Sir William is satisfied that his daughter is well-settled and in prestigious company during his weeklong visit. Mr. Collins entertains him, but at his departure the household returns to normal.
Mr. Collins does not demand much attention, dividing his time between his garden and private book room. Charlotte spends her time in a back room which is less comfortable but discourages too many visits from her husband.
Mr. Collins’ room has a view of the road that allows him to see what carriages passed by. Though it was a daily occurrence, he always remarked whenever he saw Miss de Bourgh’s carriage. She’d often stop to speak to Charlotte but almost never came inside.
Mr. Collins often visited Rosings without Charlotte. When Lady Catherine visited them, she observed their work and gave advice. She was very active in settling disputes within her own community. They dine at Rosings twice a week.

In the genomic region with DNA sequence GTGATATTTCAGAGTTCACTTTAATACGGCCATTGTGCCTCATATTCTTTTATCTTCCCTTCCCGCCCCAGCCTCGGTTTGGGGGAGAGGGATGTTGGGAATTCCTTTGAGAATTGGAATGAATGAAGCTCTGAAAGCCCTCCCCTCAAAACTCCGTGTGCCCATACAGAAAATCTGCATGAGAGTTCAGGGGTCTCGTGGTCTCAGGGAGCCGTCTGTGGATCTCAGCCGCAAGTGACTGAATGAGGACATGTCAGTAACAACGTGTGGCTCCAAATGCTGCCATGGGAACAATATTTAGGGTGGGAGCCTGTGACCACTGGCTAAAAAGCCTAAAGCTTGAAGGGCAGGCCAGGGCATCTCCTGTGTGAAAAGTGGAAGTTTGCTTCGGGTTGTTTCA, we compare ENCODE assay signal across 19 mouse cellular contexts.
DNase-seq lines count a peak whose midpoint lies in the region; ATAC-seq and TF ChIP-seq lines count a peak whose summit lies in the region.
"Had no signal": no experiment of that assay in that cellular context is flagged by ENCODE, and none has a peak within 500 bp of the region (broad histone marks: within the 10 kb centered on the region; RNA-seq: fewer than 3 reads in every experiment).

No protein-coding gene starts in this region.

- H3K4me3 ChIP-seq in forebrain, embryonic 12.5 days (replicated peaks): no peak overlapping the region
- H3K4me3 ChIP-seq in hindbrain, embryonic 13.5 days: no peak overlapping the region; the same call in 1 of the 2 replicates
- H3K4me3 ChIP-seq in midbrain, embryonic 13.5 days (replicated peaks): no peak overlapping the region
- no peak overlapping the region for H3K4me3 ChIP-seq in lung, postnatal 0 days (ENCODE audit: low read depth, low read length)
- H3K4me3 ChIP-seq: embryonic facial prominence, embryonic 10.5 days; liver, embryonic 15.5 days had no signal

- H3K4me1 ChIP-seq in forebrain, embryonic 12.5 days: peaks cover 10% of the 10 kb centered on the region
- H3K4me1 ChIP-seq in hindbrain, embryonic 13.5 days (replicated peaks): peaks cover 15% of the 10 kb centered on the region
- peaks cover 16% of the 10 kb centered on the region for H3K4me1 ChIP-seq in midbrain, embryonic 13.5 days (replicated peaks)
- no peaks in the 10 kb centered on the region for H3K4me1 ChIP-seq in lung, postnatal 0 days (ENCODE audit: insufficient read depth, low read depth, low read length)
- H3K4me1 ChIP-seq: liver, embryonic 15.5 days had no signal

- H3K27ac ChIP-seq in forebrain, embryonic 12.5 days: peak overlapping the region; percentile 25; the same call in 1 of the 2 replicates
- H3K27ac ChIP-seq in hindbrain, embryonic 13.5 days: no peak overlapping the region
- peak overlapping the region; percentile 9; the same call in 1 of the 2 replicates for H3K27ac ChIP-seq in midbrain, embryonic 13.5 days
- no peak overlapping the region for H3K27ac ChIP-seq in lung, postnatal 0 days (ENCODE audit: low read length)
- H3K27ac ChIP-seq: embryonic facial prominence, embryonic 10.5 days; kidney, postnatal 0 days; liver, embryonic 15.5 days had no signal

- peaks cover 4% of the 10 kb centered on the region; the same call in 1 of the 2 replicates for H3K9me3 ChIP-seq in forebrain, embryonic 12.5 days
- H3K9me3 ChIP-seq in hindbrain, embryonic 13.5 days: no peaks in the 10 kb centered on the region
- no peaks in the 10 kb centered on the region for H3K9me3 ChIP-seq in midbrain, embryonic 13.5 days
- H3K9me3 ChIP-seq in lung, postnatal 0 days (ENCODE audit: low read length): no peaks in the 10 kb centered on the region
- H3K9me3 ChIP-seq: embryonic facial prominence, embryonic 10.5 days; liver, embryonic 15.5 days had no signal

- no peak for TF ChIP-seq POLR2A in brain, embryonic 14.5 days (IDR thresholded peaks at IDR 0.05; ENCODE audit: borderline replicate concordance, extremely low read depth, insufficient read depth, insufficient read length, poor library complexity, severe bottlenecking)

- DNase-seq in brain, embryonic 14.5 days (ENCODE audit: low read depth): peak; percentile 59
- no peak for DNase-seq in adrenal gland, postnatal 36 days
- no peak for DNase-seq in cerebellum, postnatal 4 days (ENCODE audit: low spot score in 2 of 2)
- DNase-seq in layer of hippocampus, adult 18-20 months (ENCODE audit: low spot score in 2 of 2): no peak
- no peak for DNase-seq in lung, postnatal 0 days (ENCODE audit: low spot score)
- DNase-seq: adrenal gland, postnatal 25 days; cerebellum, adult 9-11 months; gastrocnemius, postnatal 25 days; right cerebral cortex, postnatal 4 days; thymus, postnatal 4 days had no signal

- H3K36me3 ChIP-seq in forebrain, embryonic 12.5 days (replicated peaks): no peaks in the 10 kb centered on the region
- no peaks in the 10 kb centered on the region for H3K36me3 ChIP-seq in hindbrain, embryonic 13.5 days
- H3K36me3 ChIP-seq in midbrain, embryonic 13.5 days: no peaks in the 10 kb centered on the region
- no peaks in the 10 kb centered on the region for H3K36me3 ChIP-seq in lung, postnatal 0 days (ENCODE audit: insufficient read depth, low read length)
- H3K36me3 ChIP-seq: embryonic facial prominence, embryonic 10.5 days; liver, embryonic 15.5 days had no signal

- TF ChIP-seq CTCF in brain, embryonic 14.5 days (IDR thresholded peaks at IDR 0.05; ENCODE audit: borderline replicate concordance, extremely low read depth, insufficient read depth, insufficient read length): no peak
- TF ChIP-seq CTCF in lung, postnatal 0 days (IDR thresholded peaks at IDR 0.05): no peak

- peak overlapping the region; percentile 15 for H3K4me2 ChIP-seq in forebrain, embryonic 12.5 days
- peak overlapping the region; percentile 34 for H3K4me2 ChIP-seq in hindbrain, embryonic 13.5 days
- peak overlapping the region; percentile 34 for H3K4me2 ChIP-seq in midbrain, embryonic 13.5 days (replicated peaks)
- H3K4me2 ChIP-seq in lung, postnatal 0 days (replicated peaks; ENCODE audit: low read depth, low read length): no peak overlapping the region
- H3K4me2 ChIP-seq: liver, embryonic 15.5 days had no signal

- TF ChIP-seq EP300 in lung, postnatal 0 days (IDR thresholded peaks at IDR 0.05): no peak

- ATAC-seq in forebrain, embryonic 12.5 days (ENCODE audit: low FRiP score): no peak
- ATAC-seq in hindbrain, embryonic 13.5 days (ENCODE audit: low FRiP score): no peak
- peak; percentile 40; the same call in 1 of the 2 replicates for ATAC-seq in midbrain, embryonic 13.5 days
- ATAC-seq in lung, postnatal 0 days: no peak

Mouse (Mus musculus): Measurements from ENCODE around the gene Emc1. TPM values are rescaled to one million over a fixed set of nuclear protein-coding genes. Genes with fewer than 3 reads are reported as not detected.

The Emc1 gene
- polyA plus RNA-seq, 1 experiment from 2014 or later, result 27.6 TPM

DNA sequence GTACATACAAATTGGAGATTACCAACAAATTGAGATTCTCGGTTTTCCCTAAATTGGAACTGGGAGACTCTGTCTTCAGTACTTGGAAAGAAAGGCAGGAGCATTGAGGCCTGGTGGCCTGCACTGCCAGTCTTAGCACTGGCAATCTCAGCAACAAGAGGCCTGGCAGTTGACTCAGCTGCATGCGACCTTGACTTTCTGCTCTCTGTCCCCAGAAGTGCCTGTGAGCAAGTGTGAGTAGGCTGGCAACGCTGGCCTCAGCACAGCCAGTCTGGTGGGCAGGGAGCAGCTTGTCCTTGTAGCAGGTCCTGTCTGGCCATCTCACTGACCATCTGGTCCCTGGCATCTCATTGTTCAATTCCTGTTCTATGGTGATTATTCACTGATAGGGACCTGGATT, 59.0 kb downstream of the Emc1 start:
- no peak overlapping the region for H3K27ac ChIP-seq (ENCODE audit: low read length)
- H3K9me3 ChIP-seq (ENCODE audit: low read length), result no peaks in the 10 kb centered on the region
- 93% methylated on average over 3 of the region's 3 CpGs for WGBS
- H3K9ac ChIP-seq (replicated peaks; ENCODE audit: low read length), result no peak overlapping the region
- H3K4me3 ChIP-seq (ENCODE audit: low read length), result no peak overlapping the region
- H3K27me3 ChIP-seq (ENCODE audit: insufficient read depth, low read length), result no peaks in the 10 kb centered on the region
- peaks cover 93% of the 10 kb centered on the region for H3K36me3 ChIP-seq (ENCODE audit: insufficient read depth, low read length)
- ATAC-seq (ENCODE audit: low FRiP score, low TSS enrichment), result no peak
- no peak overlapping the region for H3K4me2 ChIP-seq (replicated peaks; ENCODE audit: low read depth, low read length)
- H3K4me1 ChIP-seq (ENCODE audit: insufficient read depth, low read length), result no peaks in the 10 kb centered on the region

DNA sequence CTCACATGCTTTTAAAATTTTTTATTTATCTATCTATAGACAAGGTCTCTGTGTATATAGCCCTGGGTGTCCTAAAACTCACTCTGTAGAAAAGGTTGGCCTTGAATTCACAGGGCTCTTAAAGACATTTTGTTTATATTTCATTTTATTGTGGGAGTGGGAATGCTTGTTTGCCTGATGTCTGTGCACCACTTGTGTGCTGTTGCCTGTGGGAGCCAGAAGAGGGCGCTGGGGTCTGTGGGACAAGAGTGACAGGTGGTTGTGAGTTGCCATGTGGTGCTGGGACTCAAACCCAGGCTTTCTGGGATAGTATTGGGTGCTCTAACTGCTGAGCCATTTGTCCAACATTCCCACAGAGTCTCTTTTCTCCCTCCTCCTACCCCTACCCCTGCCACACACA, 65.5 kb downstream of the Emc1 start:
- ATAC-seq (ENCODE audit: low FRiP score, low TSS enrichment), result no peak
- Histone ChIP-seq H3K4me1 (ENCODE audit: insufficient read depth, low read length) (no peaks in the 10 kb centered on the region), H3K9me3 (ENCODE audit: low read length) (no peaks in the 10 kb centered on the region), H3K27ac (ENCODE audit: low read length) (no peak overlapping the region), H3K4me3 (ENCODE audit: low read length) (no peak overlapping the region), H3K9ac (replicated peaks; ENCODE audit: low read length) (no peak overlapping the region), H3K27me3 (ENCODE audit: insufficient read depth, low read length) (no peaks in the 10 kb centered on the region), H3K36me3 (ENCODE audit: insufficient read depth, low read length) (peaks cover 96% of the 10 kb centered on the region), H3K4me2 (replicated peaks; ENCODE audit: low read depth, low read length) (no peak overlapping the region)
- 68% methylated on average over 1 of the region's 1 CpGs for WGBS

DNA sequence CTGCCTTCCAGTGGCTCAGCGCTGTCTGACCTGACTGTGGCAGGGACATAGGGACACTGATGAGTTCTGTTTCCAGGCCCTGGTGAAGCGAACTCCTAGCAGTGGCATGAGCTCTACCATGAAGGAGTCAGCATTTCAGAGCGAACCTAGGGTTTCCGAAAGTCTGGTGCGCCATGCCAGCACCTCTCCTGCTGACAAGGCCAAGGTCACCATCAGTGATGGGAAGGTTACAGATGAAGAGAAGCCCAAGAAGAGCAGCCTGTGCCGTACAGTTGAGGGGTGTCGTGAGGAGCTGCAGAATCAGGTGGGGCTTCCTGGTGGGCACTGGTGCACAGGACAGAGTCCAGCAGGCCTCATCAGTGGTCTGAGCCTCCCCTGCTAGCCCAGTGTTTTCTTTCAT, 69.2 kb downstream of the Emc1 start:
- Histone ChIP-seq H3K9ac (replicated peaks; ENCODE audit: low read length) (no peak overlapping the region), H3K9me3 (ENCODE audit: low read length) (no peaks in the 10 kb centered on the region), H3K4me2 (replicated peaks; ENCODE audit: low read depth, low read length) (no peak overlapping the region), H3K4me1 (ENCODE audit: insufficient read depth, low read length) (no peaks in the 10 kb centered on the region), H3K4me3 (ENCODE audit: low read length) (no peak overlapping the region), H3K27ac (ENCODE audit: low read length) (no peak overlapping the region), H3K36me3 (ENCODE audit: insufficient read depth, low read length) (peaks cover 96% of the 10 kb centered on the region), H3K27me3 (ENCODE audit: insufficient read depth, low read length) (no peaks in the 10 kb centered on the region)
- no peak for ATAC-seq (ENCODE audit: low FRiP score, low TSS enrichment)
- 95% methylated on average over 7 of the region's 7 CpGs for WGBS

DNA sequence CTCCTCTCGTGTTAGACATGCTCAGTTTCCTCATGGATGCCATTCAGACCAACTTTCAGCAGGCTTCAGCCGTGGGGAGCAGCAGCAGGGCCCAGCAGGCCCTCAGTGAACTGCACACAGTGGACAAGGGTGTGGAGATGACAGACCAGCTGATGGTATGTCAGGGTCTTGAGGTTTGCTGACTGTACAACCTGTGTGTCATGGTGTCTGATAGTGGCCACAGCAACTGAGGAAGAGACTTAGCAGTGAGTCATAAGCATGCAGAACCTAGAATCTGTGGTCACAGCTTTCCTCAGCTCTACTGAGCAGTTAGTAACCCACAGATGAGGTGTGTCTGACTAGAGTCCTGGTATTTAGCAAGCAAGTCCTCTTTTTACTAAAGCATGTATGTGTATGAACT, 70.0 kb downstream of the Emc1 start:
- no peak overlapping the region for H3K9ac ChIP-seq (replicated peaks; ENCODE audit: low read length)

Elizabeth finds her stay pleasant. She gets to spend time with Charlotte, and the weather encourages long walks.
Mr. Darcy is going to be coming for a visit. Miss de Bourgh admires him and seems jealous that Charlotte and Elizabeth had spent some time with him.
Mr. Collins sees Mr. Darcy’s arrival and pays his respects the next day. Colonel Fitzwilliam, the younger son of Mr. Darcy’s uncle, arrives with Mr. Darcy. Both Mr. Darcy and Colonel Fitzwilliam accompany Mr. Collins back to the patronage. Charlotte believes this visit is due to Elizabeth.
Elizabeth asks Mr. Darcy if he had seen Jane in London, knowing full well he hadn’t. He seems genuinely puzzles and answers no.